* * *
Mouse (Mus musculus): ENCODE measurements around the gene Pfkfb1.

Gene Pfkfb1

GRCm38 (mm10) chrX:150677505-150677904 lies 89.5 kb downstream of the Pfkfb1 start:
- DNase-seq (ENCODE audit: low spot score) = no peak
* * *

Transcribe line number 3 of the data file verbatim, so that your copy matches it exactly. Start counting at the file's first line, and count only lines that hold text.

GRCm38 (mm10) chrX:150677505-150677904 lies 89.5 kb downstream of the Pfkfb1 start: